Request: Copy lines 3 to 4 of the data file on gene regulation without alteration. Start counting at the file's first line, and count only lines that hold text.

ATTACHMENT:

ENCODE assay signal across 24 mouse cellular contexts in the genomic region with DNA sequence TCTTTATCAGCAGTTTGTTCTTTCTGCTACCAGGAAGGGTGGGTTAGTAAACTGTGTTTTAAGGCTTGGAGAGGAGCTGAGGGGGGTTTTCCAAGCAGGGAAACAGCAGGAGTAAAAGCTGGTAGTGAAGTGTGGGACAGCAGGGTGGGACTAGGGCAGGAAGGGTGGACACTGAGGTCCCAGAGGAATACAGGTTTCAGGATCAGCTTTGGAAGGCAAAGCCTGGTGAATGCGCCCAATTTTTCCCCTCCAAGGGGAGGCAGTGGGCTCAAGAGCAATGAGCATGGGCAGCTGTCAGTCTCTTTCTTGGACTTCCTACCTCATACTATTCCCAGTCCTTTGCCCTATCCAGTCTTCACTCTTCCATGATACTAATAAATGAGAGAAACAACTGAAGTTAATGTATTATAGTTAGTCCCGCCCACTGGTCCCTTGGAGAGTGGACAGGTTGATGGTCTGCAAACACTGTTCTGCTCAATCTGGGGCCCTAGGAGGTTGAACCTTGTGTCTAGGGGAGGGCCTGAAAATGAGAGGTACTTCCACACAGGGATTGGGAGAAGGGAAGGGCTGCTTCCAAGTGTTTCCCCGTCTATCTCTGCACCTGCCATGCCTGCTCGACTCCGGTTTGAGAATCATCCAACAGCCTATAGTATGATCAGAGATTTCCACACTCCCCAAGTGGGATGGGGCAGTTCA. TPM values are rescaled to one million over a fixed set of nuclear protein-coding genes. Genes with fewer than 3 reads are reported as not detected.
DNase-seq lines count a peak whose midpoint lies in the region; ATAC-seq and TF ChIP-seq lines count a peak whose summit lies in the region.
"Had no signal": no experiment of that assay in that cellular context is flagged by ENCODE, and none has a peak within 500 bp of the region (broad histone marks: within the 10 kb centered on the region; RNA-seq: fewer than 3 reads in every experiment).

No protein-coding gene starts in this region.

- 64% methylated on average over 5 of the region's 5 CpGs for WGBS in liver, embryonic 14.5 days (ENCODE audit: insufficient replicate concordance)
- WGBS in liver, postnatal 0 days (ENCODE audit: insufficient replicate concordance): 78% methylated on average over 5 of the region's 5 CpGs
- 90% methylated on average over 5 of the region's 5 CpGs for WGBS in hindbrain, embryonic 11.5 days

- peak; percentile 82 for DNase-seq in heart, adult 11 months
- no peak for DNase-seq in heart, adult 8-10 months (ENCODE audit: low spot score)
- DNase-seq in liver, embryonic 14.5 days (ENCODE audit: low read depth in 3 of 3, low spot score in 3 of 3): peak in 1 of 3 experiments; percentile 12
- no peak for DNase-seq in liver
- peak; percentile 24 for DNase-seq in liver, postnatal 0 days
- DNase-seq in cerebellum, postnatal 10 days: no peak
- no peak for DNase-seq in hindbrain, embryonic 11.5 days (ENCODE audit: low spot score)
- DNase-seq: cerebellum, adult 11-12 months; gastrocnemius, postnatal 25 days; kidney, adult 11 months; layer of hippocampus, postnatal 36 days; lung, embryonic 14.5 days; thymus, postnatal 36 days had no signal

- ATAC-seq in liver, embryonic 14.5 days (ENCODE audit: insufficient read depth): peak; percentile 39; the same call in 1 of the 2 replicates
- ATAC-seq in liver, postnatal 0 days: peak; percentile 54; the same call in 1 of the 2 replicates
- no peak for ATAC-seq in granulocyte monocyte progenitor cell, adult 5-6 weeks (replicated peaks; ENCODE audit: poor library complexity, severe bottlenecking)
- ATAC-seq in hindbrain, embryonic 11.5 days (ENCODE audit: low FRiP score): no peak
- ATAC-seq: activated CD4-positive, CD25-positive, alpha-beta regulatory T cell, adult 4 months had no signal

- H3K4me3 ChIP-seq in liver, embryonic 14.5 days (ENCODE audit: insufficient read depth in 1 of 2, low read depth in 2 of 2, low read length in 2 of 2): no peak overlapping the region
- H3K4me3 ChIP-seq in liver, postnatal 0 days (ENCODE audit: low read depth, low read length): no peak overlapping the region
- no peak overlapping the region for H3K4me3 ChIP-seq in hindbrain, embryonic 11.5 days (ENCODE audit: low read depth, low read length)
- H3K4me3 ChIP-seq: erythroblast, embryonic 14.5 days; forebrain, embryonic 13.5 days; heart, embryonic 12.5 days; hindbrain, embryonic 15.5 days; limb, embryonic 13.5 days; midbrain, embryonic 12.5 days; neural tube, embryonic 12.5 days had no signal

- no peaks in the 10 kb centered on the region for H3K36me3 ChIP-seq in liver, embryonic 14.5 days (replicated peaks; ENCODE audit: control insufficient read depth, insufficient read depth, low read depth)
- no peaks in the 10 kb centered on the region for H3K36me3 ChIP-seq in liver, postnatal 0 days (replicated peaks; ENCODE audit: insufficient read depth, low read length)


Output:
"Had no signal": no experiment of that assay in that cellular context is flagged by ENCODE, and none has a peak within 500 bp of the region (broad histone marks: within the 10 kb centered on the region; RNA-seq: fewer than 3 reads in every experiment).

No protein-coding gene starts in this region.